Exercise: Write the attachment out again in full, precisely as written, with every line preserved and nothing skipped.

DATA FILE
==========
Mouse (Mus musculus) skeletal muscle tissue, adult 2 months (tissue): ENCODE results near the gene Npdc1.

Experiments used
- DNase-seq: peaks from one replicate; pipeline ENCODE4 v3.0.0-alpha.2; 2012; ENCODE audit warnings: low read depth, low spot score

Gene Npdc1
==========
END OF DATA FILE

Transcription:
Mouse (Mus musculus) skeletal muscle tissue, adult 2 months (tissue): ENCODE results near the gene Npdc1.

Experiments used
- DNase-seq: peaks from one replicate; pipeline ENCODE4 v3.0.0-alpha.2; 2012; ENCODE audit warnings: low read depth, low spot score

Gene Npdc1